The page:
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    Don't get me wrong, I'm all for a unique style and voice, and I have no doubt whatsoever concerning McCarthy's ability as a writer. To write like this and get away with you must possess an amazing grasp of the English language and its syntax.

    That said, I still maintain In case they had to abandon the cart and make a run for it makes no sense as a stand-alone sentence.
     
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  18. Steerpike
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    Steerpike Felis amatus Supporter Contributor

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    Using a stand alone sentence like that isn't unique to McCarthy. Lots of modern writers employ that style - using a fragment, or something that's really part of the prior sentence as a separate sentence.

    I'm thinking of writers like Elmore Leonard, Robert Crais, Chuck Wendig, Gregg Hurwitz, Mark Lawrence, Caitlin Kiernan, etc. I'm pretty sure I've seen this from Palahniuk, maybe David Foster Wallace (I'd have to check). See it quite a bit in current short stories. New writers as well as experienced ones can get away with this if they're good.
     
  19. Spencer1990
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    You're right that it doesn't make sense as a stand-alone sentence. It plays off the prior sentence. Fragments can be a powerful tool. In my experience, when I see a fragment, my attention is drawn to it. And it looks like that's exactly what it's done for you, too.

    I've read The Road, and I know that the cart plays a big role throughout the book. It kind of makes sense that he would use a fragment in that sentence to emphasize the idea that they might have to abandon literally every possession they own.
     
  20. Steerpike
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    Steerpike Felis amatus Supporter Contributor

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    Yes, it can be quite effective. If a brand new author without a single publishing credit had submitted The Road, I think it still would have been published and the publisher would think they'd found a great new author. I disagree with the idea that you already have to be established to write in this style.
     
  21. Spencer1990
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    Spencer1990 Contributing Member

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    It really is a great novel. There's an adjustment period with any author, I think. The time it takes to adjust to McCarthy might be a tad longer than other authors, but he's one of my favorite authors. His books are jam-packed with meaning and taut descriptions, beautiful characterization, and interesting plots.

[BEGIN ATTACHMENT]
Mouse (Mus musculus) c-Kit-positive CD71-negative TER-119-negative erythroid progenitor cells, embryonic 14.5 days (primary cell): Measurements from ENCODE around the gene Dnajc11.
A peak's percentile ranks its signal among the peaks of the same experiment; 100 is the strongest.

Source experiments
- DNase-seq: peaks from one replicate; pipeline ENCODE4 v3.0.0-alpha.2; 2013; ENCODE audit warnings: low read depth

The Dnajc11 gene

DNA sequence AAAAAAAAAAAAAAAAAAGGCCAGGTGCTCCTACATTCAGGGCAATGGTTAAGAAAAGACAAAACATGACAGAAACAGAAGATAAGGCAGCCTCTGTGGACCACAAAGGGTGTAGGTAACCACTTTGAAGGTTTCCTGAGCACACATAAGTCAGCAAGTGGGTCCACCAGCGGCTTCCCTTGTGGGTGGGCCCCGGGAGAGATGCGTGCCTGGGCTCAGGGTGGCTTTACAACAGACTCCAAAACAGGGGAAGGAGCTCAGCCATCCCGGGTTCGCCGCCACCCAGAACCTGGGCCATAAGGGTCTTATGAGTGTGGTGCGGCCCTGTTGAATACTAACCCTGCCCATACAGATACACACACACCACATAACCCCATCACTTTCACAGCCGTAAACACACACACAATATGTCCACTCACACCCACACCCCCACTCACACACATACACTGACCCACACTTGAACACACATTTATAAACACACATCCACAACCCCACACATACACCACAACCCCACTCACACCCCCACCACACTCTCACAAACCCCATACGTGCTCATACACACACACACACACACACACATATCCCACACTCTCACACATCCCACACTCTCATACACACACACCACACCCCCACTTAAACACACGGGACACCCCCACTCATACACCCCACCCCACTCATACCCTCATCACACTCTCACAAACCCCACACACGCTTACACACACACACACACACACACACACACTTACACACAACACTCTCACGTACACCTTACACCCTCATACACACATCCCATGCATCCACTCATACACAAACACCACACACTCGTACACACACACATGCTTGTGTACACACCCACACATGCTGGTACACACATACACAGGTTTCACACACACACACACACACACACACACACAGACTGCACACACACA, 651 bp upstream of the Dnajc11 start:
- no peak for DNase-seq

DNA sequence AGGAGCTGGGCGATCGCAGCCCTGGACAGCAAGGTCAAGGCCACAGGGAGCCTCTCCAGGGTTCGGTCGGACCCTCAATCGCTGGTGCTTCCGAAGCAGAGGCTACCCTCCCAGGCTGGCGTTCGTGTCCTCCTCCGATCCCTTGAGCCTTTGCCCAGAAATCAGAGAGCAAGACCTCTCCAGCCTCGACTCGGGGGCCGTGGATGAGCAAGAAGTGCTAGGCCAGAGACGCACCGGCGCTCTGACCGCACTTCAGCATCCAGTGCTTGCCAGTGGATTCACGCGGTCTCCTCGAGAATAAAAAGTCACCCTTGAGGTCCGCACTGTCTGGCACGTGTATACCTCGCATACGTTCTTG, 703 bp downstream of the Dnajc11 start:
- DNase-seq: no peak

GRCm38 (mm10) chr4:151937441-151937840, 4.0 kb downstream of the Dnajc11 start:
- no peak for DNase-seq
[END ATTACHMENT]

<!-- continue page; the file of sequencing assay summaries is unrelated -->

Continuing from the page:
22. Wreybies
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    Wreybies The Ops Pops Operations Manager Staff Contest Administrator Supporter Contributor

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    He writes like a Latin-American author. In some respects, anyway. José Saramago's Blindness (1995) is written very much the same way, no quotes, the words spilling out in a tumble of conjunctions and prepositional phrases that have no place to pause, thus leaving the reader sometimes mentally breathless. But writing in Spanish and Portuguese is like this, naturally. It's not an idiosyncrasy in these languages. I work as a Spanish interpreter and translator and I am often tasked to render paragraph long, single sentence structures into something that the English-thinking brain can engage and canalize in a way that doesn't leave the reader thinking: Is this ever going to end? Where is the freaking subject of the sentence, even?!
     
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  23. BayView
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    It's interesting that you used that example - I read Blindness and The Road at roughly the same time, and was really caught up by the similarities. I found The Road easier to wade through because the story itself, as I recall, was simpler, with fewer characters. I admired Blindness, I'd say, but I didn't really enjoy it. I don't like to work that hard!
     
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    Don't want to derail this thread, but I just discovered this today. Languages really do differ, don't they?
    Screen Shot 2016-08-07 at 17.07.05.png
     
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    thirdwind Contributing Member Contest Administrator Reviewer Contributor

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    It's great that Saramago is being mentioned here. He was an amazing writer, and during the last 15ish years of his life, he was considered by some to be the greatest living novelist.

    As far as McCarthy is concerned, his style is basically an adaptation of the biblical style (which, in turn, is an adaptation of older epic poetry ("and this happened and that happened and some more stuff happened")). It takes some getting used to, but his sentences work very well in context. McCarthy loves varying sentence length based on what he's talking about. For example, in All the Pretty Horses, there's a scene where a train is rushing by, and McCarthy uses no punctuation when that happens so that the reader can experience the whole thing without any pauses or breaks. I've posted this example several times, so it may look familiar to some of you.